etiquette

  • Baby Shower Etiquette

     

     

     

     

     

     

     

     

     

     

     

    Baby Shower Etiquette

     

    Baby Shower Etiquette has changed a bit over the years but there are some things that have stayed the same. Today on the Charming Chick blog we will address some of the most commonly asked Baby Shower Etiquette questions -- but first we'll examine a little bit of the history and the purpose of a baby shower.

     

    Baby showers actually date back to ancient times. Of course they weren't really anything that we think of today. They were a lot less of a "party" and more or a "ritual"  -- or right of passage. Sometimes it involved going to a temple to dispose of the after birth, or to witness a baby naming ceremony. Through the years these rituals evolved into other rituals where mothers could share their experience and perhaps items that their children had outgrown, with the new mothers. Today we typically throw baby showers before the baby is born, but long ago it was customary to wait until after the infants birth -- sometimes a month or more. Today baby showers are generally filled with food, fun and games. Mothers-to-Be and their little bundles are "showered" with gifts from loving friends and family!

     

     

     

     

     

     

     

     

     

    Though etiquette has become a little more relaxed over the years but some people hold tight to the old traditions. Here are the answers to some of the most commonly asked baby shower etiquette questions.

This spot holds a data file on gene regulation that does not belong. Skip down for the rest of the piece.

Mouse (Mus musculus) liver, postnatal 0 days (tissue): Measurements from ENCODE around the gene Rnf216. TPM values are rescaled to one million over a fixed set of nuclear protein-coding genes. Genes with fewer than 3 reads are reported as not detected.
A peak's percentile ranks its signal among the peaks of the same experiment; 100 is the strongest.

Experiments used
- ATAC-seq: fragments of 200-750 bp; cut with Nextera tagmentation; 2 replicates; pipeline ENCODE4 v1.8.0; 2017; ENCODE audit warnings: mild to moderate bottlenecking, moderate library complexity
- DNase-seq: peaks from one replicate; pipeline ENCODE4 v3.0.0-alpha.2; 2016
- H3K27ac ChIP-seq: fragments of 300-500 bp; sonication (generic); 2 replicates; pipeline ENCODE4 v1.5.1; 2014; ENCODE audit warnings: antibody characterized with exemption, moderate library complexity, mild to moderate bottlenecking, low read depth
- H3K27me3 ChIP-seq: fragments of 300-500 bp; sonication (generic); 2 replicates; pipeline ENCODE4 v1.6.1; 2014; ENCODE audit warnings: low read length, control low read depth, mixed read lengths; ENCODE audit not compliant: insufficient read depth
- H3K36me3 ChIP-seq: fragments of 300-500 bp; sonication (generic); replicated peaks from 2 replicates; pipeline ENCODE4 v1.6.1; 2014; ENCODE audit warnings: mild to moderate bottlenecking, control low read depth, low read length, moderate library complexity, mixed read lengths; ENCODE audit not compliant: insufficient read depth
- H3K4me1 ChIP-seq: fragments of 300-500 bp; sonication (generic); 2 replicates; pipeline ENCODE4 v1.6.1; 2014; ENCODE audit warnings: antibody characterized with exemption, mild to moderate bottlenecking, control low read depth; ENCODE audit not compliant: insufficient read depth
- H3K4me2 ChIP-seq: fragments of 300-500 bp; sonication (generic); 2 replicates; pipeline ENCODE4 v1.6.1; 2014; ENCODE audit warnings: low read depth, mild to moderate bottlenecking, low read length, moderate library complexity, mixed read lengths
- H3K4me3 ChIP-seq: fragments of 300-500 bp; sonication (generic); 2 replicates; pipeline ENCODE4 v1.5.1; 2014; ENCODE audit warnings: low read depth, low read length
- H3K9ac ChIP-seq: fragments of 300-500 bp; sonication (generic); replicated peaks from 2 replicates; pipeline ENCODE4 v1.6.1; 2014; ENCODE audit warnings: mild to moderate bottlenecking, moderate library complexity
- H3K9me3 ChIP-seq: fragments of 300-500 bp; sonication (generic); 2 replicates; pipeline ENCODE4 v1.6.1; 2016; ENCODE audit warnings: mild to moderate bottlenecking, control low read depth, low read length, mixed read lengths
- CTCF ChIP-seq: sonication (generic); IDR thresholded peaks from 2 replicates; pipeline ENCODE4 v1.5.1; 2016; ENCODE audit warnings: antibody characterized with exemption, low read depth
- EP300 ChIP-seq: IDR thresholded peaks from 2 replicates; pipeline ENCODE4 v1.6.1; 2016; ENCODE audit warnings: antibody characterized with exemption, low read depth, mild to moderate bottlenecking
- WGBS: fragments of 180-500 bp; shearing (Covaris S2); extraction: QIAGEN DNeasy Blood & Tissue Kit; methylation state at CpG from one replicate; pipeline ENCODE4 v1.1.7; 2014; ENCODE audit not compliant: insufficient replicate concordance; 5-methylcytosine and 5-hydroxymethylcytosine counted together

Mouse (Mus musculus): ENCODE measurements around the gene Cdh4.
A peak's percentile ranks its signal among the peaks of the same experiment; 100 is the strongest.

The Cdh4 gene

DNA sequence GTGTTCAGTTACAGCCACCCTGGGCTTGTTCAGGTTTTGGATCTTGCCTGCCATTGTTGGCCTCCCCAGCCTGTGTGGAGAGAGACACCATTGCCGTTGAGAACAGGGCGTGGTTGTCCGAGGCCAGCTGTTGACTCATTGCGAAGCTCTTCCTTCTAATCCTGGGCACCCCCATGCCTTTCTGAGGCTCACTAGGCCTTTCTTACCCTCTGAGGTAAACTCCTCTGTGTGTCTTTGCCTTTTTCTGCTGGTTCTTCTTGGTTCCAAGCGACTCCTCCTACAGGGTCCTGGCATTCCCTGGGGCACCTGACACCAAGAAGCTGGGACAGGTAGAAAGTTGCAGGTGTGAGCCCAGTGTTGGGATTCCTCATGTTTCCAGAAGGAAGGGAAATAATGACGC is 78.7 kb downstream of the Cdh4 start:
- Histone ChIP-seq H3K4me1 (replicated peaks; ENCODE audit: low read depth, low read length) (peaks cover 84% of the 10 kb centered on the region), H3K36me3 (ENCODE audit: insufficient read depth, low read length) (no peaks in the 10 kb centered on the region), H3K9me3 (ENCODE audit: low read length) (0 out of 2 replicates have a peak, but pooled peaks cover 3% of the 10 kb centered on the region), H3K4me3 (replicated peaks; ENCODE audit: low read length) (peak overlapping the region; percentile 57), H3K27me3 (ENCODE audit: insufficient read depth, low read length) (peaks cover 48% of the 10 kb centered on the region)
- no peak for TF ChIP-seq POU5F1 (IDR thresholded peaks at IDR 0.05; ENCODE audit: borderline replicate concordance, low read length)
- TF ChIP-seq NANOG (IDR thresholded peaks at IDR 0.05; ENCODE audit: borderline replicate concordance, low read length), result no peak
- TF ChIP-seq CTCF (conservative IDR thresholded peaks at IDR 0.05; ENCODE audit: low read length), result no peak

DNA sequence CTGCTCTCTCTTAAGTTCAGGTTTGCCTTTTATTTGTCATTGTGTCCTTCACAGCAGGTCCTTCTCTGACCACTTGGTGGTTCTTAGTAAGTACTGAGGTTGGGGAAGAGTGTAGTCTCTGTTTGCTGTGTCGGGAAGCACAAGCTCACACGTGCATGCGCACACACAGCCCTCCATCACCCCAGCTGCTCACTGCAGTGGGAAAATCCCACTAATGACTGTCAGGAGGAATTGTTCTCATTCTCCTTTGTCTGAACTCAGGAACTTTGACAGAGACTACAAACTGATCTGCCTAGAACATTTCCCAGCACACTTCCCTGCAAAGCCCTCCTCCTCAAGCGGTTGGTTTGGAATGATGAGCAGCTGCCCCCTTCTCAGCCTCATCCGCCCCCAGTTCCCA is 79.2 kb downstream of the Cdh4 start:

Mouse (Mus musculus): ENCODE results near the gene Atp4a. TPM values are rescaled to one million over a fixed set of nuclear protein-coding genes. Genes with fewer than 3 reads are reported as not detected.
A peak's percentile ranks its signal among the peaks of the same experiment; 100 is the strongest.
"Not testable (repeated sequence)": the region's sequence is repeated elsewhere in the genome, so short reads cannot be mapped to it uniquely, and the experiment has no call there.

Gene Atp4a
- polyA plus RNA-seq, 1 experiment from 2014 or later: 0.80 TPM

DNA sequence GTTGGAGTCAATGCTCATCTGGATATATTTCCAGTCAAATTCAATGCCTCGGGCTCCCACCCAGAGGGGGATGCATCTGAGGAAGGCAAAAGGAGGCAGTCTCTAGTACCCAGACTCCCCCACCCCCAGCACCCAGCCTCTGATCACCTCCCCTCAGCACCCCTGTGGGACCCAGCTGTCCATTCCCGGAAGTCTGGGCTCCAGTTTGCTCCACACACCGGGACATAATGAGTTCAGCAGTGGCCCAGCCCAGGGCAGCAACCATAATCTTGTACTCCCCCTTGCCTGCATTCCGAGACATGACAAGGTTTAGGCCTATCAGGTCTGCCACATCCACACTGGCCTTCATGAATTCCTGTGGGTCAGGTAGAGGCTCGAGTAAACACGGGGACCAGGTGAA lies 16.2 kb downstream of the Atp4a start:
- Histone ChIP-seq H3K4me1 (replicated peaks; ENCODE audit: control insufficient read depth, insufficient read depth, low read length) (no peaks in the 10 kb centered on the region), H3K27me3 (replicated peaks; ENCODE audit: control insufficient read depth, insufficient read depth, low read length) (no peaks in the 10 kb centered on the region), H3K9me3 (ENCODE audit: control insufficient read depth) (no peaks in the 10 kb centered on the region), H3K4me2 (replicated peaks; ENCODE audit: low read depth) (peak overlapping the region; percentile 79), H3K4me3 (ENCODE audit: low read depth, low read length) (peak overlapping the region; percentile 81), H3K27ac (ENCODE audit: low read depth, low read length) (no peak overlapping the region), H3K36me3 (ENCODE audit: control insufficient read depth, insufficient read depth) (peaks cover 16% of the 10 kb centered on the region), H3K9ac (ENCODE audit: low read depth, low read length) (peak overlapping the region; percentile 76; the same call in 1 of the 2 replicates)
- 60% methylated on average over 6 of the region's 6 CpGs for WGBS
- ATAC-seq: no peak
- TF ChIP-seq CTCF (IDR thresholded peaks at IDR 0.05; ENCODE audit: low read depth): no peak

Q. Who should host a baby shower.

     

    A. Baby showers are usually given by close friends of the mother-to-be. A long standing rule of baby shower etiquette is that it looks "greedy" if the soon-to-be grandmother or other close family member hosts the shower. Some folks still hold firm to this rule, however, etiquette rules have relaxed a bit and mothers, sisters, cousins, aunts, etc. have been known to host baby showers. The mother-to-be should not host her own shower however.

     

    Q. Who pays for the costs associated with the baby shower?

     

    A. Baby shower etiquette typically states that the person hosting the baby shower pays for everything needed for the party. However, there is nothing wrong with a group of friends getting together to host and share the responsibility and the cost.